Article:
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Body

Strolling Can Assist You in Managing Your Routine Fitness

During our time residing in Spain, my mother would often leave my siblings and me at school in the mornings, then embark on a four-mile stroll with a circle of fellow female expatriates. Each day, they gathered to stride and chat. This tradition eventually led many of them to forge enduring friendships.

During my early teens, I considered this activity the most mundane “mom pursuit” imaginable. But now, in my mid-thirties, I comprehend the appeal.

Prior to my recent relocation from Portland, Oregon, I maintained a weekly walking appointment with one of my dearest companions. Regardless of the weather (which was typically rainy), we met every Sunday and wandered along the various paths in Forest Park, explored waterfall routes in the Gorge, or meandered through our neighborhoods for a couple of hours. It provided us with an opportunity to detach from our own thoughts, converse about life, and appreciate the little things: the first signs of crocuses peeking through the soil in February, an owl napping on a branch, the scent of cherry blossoms in full bloom.

When the pandemic swept the globe in 2020, I began taking daily walks by myself—occasionally three times a day, akin to a canine—knowing that I would always return feeling better than when I had left. Living alone, these brief strolls alleviated my anxiety, encouraged me to slow down and embrace life by the hour, or sometimes by the minute, and directed my focus towards what I could manage within my immediate environment when everything else seemed chaotic. They also helped me feel more connected to the world, less isolated.

The advantages of walking for physical health, mental well-being, and creativity have been extensively documented. Walking is a natural stress reliever, yet able-bodied individuals often take it for granted. Despite the trendy phenomenon of “hot girl walks,” walking is frequently dismissed as “insufficient” to qualify as “legitimate” exercise. In a society that tends to assess self-worth based on maximizing productivity, walking can be perceived as a waste of time. Why stroll for an hour when you could run for 15 minutes and then return to work?

Nevertheless, I posit that it is this leisurely pace that grants us the opportunity to better understand ourselves—and that is one of the most underestimated benefits of walking.

Life can be turbulent, accelerating as we age. Yet walking can help mitigate this perpetual rush. The tranquil, unhurried pace allows us to pay closer attention to our internal and external surroundings. While biking or running, the focus is typically on progress, potentially causing us to overlook a large banana slug or a hummingbird darting by. However, if we are compelled to take more time to travel from point A to point B through a simple, repetitive motion, we will often find ourselves introspecting, sometimes without conscious awareness. A study from 2021 even equated the self-reflective advantages of walking to those gained from a therapy session.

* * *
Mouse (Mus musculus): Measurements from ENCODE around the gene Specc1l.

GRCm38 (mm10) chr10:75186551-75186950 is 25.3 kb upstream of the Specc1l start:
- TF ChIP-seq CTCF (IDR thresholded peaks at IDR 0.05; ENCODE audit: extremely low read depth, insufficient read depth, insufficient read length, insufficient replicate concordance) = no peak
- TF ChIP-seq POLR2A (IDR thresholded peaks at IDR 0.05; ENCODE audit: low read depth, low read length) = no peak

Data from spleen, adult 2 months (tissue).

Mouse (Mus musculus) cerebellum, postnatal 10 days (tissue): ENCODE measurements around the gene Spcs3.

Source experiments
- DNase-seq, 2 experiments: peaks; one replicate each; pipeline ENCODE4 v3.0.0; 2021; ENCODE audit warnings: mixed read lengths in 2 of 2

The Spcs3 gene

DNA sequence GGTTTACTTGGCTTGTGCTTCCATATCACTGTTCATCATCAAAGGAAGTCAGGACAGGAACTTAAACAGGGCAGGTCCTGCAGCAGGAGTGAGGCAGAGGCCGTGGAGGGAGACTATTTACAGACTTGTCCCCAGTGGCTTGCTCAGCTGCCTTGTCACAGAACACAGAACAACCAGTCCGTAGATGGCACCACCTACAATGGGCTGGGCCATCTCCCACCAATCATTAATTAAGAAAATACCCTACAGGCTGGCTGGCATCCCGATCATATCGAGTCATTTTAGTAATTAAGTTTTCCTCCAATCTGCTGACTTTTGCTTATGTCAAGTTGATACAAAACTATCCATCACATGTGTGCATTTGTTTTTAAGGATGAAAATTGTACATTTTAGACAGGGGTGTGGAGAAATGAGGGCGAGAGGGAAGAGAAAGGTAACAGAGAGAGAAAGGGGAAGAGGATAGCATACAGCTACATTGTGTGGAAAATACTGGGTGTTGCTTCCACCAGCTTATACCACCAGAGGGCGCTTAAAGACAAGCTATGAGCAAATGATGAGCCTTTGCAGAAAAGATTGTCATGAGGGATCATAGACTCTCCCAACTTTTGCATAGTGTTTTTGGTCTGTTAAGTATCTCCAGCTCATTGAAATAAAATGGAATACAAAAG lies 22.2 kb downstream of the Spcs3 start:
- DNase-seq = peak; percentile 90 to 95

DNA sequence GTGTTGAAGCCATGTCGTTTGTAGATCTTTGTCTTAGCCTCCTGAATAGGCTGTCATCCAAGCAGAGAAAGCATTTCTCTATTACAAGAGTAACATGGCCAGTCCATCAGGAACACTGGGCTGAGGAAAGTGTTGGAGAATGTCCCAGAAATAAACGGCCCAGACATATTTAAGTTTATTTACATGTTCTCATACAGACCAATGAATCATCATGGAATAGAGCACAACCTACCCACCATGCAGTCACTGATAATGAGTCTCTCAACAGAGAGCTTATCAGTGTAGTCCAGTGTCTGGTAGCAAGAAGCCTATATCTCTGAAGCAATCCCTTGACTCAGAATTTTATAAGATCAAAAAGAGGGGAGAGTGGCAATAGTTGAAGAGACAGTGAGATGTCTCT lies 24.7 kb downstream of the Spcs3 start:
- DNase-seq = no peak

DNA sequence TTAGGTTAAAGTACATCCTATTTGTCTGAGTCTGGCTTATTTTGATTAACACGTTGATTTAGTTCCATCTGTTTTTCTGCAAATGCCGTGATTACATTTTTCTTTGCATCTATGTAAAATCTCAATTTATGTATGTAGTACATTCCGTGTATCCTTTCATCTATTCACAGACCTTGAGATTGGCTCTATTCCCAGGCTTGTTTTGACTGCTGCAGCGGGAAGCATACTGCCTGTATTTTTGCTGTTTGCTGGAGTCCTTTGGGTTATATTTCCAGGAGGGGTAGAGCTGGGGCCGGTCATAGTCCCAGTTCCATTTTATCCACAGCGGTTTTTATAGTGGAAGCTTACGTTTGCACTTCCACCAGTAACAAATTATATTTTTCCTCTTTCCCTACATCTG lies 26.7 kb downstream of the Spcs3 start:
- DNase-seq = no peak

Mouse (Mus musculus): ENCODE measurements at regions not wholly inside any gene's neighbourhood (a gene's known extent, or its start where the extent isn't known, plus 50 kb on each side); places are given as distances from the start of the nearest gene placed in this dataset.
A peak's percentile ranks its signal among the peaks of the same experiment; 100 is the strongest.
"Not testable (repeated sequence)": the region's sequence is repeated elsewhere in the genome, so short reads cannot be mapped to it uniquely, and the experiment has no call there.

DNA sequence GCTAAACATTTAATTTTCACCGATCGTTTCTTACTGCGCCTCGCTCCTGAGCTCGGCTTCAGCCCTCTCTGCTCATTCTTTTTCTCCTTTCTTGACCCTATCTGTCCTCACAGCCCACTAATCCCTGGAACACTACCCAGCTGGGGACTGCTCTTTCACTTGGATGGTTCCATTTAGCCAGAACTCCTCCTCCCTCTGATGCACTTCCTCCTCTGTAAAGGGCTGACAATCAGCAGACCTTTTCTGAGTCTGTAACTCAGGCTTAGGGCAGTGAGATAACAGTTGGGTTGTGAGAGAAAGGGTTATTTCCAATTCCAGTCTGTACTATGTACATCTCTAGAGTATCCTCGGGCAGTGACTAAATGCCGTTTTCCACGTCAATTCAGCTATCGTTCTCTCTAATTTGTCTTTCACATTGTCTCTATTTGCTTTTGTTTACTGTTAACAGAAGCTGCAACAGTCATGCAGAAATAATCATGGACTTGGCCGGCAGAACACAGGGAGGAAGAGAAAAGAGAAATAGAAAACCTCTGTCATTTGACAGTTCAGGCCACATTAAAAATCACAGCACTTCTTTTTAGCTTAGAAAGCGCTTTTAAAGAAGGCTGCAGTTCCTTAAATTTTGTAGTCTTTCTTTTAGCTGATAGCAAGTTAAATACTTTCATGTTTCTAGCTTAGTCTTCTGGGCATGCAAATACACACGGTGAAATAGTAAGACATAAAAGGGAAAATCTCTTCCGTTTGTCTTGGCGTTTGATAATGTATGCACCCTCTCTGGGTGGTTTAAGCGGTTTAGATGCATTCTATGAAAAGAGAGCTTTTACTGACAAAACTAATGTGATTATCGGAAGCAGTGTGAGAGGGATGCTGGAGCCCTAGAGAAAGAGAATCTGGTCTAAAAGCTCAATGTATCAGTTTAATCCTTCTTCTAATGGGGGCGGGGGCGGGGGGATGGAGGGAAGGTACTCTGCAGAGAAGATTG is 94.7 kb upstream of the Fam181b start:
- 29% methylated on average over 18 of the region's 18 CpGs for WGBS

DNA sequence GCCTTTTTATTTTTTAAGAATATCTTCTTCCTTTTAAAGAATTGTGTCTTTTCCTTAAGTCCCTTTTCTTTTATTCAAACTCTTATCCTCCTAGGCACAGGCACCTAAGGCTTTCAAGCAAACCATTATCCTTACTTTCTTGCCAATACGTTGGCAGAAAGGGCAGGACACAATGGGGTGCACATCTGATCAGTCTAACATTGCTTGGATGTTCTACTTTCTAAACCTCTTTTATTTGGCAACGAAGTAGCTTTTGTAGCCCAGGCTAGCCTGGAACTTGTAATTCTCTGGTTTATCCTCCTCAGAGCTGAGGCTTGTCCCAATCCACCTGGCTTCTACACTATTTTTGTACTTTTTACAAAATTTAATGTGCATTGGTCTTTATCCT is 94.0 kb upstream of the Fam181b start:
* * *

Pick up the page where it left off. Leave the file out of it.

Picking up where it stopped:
Walking also alters our perception of time. This becomes remarkably evident to me on extended hiking trips. Trekking through the wilderness for four or five days can feel like weeks. Journeying 700 miles along the Camino del Norte and Primitivo in Spain over 45 days last summer felt like half a year. During these expeditions, I sense that I have lived a condensed existence within my regular life. Time elongates, my senses sharpen, and my bond with the environment intensifies.

When your daily routine mainly comprises walking, eating, sleeping, repeating, your mental scope can broaden. Every step necessitates you to listen to yourself and confront your concerns more promptly without the distractions of everyday living. Every individual I have encountered during these pilgrimages has experienced internal transformations that they did not foresee.

Within this unhurried timeframe, even when my feet ache and fatigue creeps in, I cultivate greater honesty with myself. My inner voice amplifies, becomes more robust, and I learn to heed and trust it more effectively. I develop clearer boundaries, comprehend my limitations, and foster more self-belief. Ultimately, I ascertain how little I genuinely require to feel content.

Although grand hiking expeditions like the Pacific Crest Trail or Camino de Santiago may not be feasible or desirable for many, I contend that engaging in regular walks each week can provide us with the space to become better acquainted with ourselves, regardless of whether we are in solitude or not.

Walking has transformed into the realm where I feel most authentic. It serves as a reminder that, in the end, despite the clamor of the world, life is about savoring each step.

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